In old Siam the king stood alone, without equal, without near equal…The king lived in such thorough isolation from ordinary folk that he often knew little of what was going on in the kingdom, and therefore usually did not interfere. His strength also was limited by the counterbalancing power of provincial governors and local lords, for he often had to fear their revolt. Although the history of Thailand records no instance of popular uprising, it records frequent instances of usurpation by palace coup. The king had to step carefully through the maze of palace intrigue and faction and listen closely to the sentiments of officials and aristocrats.

– Extracted from: Wendell Blanchard (in collaboration with Henry C. Ahalt, Aldon D. Bell, Mary E. Gresham, Bernard G. Hoffman and Jean H. McEwan). Thailand: Its people, its society, its culture. New Haven: Human Relations Area Files. p. 149-150.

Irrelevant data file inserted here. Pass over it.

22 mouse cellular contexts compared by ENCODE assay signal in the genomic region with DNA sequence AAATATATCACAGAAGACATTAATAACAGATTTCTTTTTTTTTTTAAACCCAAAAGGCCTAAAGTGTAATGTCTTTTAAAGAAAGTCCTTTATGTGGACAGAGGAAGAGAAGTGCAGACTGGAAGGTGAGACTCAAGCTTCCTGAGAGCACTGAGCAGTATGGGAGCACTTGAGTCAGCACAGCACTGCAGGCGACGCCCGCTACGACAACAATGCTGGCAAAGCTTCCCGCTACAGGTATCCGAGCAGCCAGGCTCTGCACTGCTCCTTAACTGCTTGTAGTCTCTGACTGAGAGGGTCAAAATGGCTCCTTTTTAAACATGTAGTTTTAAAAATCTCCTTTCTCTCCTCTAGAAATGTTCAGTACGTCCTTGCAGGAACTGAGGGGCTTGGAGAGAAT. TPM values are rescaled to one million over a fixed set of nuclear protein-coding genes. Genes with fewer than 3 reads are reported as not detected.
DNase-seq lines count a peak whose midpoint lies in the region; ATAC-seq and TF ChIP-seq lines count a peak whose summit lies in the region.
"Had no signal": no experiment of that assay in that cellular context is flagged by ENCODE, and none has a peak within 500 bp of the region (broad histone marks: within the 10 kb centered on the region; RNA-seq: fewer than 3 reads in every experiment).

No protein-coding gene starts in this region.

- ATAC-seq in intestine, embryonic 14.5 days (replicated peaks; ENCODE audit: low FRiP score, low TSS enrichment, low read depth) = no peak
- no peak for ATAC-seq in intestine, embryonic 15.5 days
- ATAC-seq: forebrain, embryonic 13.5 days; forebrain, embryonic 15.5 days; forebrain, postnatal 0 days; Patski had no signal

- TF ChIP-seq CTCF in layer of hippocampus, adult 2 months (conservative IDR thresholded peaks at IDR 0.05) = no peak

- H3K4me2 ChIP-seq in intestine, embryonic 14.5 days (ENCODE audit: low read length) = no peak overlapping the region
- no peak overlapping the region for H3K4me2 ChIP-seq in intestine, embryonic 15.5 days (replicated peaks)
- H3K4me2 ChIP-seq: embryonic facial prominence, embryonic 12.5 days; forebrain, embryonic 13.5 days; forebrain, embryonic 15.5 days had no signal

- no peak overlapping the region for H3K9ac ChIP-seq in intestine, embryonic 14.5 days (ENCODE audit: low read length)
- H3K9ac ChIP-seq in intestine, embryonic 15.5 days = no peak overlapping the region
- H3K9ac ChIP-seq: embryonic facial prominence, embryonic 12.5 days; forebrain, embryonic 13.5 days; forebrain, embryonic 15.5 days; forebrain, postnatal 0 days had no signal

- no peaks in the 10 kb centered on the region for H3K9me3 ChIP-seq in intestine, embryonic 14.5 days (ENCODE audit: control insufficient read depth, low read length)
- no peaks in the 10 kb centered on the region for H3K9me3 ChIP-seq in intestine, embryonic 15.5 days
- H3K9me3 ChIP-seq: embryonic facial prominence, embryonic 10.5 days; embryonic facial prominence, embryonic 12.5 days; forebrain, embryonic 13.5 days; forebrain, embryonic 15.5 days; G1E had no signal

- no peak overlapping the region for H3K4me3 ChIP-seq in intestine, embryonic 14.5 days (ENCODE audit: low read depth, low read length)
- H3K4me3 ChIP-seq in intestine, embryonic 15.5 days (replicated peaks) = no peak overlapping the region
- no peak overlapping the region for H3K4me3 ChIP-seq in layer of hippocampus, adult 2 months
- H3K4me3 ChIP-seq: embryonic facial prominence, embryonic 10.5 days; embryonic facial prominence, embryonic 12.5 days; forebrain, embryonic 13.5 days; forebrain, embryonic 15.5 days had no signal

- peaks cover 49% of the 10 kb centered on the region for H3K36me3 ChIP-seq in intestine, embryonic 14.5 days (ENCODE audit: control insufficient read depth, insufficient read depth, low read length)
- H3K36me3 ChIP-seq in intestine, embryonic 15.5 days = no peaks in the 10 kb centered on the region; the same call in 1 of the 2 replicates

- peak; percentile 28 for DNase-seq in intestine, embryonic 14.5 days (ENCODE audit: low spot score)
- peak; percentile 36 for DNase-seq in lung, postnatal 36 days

As a contextual aside, Robert B. Textor from Cornell University penned an interesting and very critical review of this book in 1959. One of the points he makes is about the non-recognition of work that informs this volume completed by Lauriston Sharp, and others. Textor, of course, went on to a long career at Stanford University and a major anthropology prize is named in his honour.